Proof of systemic voter fraud is “the Loch Ness Monster of the Republican party”, a veteran GOP campaign lawyer said, two days out from a presidential election marked by Donald Trump’s insistence that the vote will be rigged against him.



a person holding a gun: Photograph: Brendan Smialowski/AFP/Getty Images


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Photograph: Brendan Smialowski/AFP/Getty Images



a person holding a gun: Donald Trump at a rally in Dubuque, Iowa on Sunday.


© Photograph: Brendan Smialowski/AFP/Getty Images
Donald Trump at a rally in Dubuque, Iowa on Sunday.

“People have spent a lot of time looking for it,” Benjamin Ginsberg wrote for the Washington Post, exhorting Americans to “vote, but not for” Trump.

“But it doesn’t exist.”

Before election day on Tuesday, Trump trails Joe Biden in national and most battleground state polls. In the face of unprecedented early voting, in person and by mail, the president has continued to claim his opponents will rig the vote.

At the same time, Republican state governments have implemented familiar voter suppression measures: limiting drop boxes for ballots, reducing polling locations and challenging votes cast in court.

Ginsberg, 68, is a Republican party veteran who in 2013 co-chaired the bipartisan Presidential Commission on Election Administration, which was established by Barack Obama and which recommended a series of electoral reforms.

“As he confronts losing,” Ginsberg wrote, “Trump has devoted his campaign and the Republican party to this myth of voter fraud. Absent being able to articulate a cogent plan for a second term or find an attack against Joe Biden that will stick, disenfranchising enough voters has become key to his reelection strategy.

“Perhaps this was the plan all along. The president’s unsubstantiated talk about ‘rigged’ elections caused by absentee ballot ‘fraud’ and ‘cheating’ has been around since 2016; it’s just increased in recent weeks.

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“Trump has enlisted a compliant Republican party in this shameful effort. The Trump campaign and Republican entities engaged in more than 40 voting and ballot court cases around the country this year. In exactly none – zero – are they trying to make it easier for citizens to vote. In many, they are seeking to erect barriers.”

Related: ‘Just like propaganda’: the three men enabling Trump’s voter fraud lies

On Monday, a federal court in Texas will hear a Republican-led case which seeks to throw out 127,000 ballots cast at drive-thru drop boxes, installed to make voting easier and safer during the coronavirus pandemic.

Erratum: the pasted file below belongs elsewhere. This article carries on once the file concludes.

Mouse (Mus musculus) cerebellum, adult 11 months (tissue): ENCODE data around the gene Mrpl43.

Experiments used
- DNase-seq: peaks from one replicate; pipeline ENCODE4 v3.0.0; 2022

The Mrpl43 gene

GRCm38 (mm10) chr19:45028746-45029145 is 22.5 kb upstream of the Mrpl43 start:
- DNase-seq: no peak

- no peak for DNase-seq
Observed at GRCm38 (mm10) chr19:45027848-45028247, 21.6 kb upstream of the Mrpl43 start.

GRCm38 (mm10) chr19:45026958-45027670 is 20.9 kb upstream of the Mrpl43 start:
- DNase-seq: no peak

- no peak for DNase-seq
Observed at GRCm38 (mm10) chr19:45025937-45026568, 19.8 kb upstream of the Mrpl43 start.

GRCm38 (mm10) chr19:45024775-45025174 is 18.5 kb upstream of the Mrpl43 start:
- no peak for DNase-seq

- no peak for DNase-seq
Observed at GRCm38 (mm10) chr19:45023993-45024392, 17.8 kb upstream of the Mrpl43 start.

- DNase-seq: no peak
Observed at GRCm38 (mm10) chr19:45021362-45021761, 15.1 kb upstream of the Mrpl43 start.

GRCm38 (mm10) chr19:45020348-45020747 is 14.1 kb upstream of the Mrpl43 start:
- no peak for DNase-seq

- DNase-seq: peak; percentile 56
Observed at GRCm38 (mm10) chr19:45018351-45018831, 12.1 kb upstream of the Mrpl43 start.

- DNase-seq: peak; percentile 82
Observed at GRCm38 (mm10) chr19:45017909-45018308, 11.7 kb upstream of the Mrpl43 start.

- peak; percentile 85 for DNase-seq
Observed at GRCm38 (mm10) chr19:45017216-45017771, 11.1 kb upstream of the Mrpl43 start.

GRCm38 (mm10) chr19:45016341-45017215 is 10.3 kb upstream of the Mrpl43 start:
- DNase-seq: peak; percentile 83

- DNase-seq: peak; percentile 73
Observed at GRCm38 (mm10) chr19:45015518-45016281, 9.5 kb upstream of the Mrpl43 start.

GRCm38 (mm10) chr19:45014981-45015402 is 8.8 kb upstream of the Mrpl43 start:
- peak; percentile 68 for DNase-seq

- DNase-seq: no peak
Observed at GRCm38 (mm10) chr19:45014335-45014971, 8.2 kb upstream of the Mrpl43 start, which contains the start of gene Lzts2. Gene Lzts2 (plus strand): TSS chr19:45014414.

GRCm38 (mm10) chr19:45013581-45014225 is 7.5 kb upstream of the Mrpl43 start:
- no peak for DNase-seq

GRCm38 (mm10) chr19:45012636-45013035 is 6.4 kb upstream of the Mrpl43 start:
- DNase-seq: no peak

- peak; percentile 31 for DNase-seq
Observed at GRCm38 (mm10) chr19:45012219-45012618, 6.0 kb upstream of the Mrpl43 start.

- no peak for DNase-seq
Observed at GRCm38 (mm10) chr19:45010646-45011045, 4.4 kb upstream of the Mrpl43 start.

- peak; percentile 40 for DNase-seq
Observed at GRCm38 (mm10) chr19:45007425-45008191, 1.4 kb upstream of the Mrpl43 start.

The votes are from Harris County, which covers Houston, the fourth-largest city in the US, and leans Democratic. The case failed twice in the Texas supreme court.

“Perhaps,” Ginsberg wrote, the Texas party “forgot the Republican expressions of outrage in Florida in 2000 when Democrats sought unsuccessfully to exclude 25,000 absentee ballots in GOP counties because of administrative error, not voter fault.

“I was there, and I haven’t.”

Ginsberg was national counsel to the Bush-Cheney campaigns in 2000 and 2004, according to his biography at the 2013 presidential commission, playing “a central role in the 2000 Florida recount”.

It was a winning role. Twenty years ago, Florida ended up handing the presidency to George W Bush over Al Gore, despite the Democrat narrowly winning the national popular vote. In 2016, Trump lost the popular vote to Hillary Clinton by nearly 3m ballots but won the White House in the electoral college, a scenario which could repeat this year.

“The GOP lawyers managing these lawsuits may have tactical reasons for bringing each,” Ginsberg wrote. “But taken as a whole, they shout the unmistakable message that an expanded electorate means Trump loses.”

In 2004, Ginsberg advised the Swift Boat Veterans For Truth, a group which successfully and many say scurrilously attacked John Kerry, the Democratic candidate for president. Ginsberg went on to be national counsel for Mitt Romney in his presidential campaigns in 2008 and 2012.

After Romney’s defeat by Obama in the latter contest, then Republican chairman Reince Priebus commissioned a famous report which detailed how the party needed to expand its appeal if it was to compete for power in future. Trump’s rise, and a retreat to the party’s white base, followed. Priebus became Trump’s first chief of staff.

“How sad it is,” Ginsberg wrote, “to recall that just seven years ago the Grand Old Party conducted an ‘autopsy’ that emphasised the urgency of building a big tent to reach communities of color, women and young voters. Now it is erecting voting barriers for those very groups. Instead of enlarging the tent, the party has taken a chain saw to its center pole.

“My party is destroying itself on the altar of Trump. Republican elected officials, party leaders and voters must recognise how harmful this is to the party’s long-term prospects.

“My fellow Republicans, look what we’ve become. It is we who must fix this. Trump should not be reelected. Vote, but not for him.”

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